Permitting wasn’t easy, and the COVID-19 pandemic made it worse. Permits are issued under a local area management program required by the state water control boards. But when they first applied for this permit, Nazikoglu says, the city of Redlands didn’t have its management program in place yet. So the permit application first had to go to state government. Once that approval was given, the application was submitted to the city.

“I waited about four months to get the OK for this system,” he says. “When COVID hit, you couldn’t go talk person to person. You are emailing. When you are emailing, you don’t know how many emails that person got.”

Permit problems aside, he says, construction took a week.

Pipes from the main house could easily provide gravity flow. It was different for the mother-in-law house, which was at the back of the lot. “I had to advise the contractor, don’t bury the pipes too deep,” Nazikoglu says.

He specified no deeper than 18 inches. The back half of the lot was flat. From the middle to the front, where the system was, the lot sloped 1% to 2%. This was enough to provide gravity flow.

In the seepage pit holes, soil was organic matter and some silty sand in the top 3 feet, then sandy with quarter-inch-diameter gravel below. Water table height was not an issue.

Seepage pit

Concrete seepage liners were in sections 5 feet in diameter and 3 feet high. Holes consume about 48% of the liner surface, and the sections have tongue-and-groove edges. The hole bottoms were finished by flattening the dirt, and the bottom must be perfectly flat in order to ensure the liners are vertical, he says. In some cases it’s necessary to bed liners with gravel.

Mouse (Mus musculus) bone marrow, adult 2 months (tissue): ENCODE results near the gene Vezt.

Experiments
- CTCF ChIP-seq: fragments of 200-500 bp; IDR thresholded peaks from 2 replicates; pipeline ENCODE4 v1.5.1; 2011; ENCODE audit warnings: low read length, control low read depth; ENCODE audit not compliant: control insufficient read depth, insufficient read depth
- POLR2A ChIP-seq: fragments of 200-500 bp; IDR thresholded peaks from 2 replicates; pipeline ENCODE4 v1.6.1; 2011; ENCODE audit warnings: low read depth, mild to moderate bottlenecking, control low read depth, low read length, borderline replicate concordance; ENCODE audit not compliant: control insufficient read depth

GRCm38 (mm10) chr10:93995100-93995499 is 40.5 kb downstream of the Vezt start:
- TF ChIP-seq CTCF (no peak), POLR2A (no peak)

Seepage pits are the designer’s choice, Nazikoglu says, and they have advantages. First, they don’t require the horizontal space of a drainfield, and regulations require a 100% buffer for future expansion, which means losing some or all of a backyard, he says. Second, they can store water and be pumped if a system fails. Once a drainfield is saturated, it’s done, he adds.

Influent contribution from the second dwelling on the property was calculated at 75 gpd. That would suffice for a one-bedroom dwelling with a resident up to 40 years old, he says. For older people, water usage tends to drop to about 60 gpd per person. But he allowed for a bit more capacity than is strictly required.

Watch the sprinklers

There was a three-week delay in getting components from Jet due to supply-chain problems that accompanied the pandemic, he says.

Overhead wires along the street didn’t pose a problem for the crew running the earth drill rig, Nazikoglu says. “Our biggest problem was there were a lot of water sprinkler lines. We had to cut and fix those. That takes time.”

One reason why the job went as quickly as it did was Nazikoglu’s change in the design. Originally the design called for a filter system and leach lines, all in the backyard. That would have required a lot of hand digging, he says. In the revised design he reused a seepage pit from the old system, and there was no need to disturb fruit trees on the property, he says.

It all worked because of the relationship with the customer.

“I got to know the owners before, so they trusted me. They said, ‘We believe you whatever you want to do,’” he says. Also, Nazikoglu’s daughter and the daughter of the owners attended the same school.